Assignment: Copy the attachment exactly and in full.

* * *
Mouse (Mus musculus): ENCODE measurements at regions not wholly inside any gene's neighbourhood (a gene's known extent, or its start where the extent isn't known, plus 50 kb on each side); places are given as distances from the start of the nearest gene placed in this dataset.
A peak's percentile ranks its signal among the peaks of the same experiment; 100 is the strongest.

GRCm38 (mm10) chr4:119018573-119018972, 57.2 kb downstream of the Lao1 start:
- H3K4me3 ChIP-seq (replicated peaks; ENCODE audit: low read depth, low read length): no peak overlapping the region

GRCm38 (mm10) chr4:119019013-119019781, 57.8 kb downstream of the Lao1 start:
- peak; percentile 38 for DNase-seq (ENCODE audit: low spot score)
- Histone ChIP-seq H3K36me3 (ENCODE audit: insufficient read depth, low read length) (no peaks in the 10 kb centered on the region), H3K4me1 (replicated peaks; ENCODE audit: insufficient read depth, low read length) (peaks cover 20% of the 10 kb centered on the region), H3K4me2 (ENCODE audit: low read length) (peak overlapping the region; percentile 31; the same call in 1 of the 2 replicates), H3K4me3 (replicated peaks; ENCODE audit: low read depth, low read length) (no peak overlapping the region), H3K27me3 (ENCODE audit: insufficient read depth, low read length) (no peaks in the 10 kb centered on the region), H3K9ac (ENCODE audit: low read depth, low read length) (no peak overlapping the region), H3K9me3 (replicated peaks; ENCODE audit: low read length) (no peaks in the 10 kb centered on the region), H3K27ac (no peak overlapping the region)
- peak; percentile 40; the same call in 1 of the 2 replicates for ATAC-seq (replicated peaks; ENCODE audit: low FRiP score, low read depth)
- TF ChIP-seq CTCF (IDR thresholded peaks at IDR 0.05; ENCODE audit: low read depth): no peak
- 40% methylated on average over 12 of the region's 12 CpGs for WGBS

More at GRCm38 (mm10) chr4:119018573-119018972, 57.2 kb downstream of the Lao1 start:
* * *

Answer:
Mouse (Mus musculus): ENCODE measurements at regions not wholly inside any gene's neighbourhood (a gene's known extent, or its start where the extent isn't known, plus 50 kb on each side); places are given as distances from the start of the nearest gene placed in this dataset.
A peak's percentile ranks its signal among the peaks of the same experiment; 100 is the strongest.

GRCm38 (mm10) chr4:119018573-119018972, 57.2 kb downstream of the Lao1 start:
- H3K4me3 ChIP-seq (replicated peaks; ENCODE audit: low read depth, low read length): no peak overlapping the region

GRCm38 (mm10) chr4:119019013-119019781, 57.8 kb downstream of the Lao1 start:
- peak; percentile 38 for DNase-seq (ENCODE audit: low spot score)
- Histone ChIP-seq H3K36me3 (ENCODE audit: insufficient read depth, low read length) (no peaks in the 10 kb centered on the region), H3K4me1 (replicated peaks; ENCODE audit: insufficient read depth, low read length) (peaks cover 20% of the 10 kb centered on the region), H3K4me2 (ENCODE audit: low read length) (peak overlapping the region; percentile 31; the same call in 1 of the 2 replicates), H3K4me3 (replicated peaks; ENCODE audit: low read depth, low read length) (no peak overlapping the region), H3K27me3 (ENCODE audit: insufficient read depth, low read length) (no peaks in the 10 kb centered on the region), H3K9ac (ENCODE audit: low read depth, low read length) (no peak overlapping the region), H3K9me3 (replicated peaks; ENCODE audit: low read length) (no peaks in the 10 kb centered on the region), H3K27ac (no peak overlapping the region)
- peak; percentile 40; the same call in 1 of the 2 replicates for ATAC-seq (replicated peaks; ENCODE audit: low FRiP score, low read depth)
- TF ChIP-seq CTCF (IDR thresholded peaks at IDR 0.05; ENCODE audit: low read depth): no peak
- 40% methylated on average over 12 of the region's 12 CpGs for WGBS

More at GRCm38 (mm10) chr4:119018573-119018972, 57.2 kb downstream of the Lao1 start: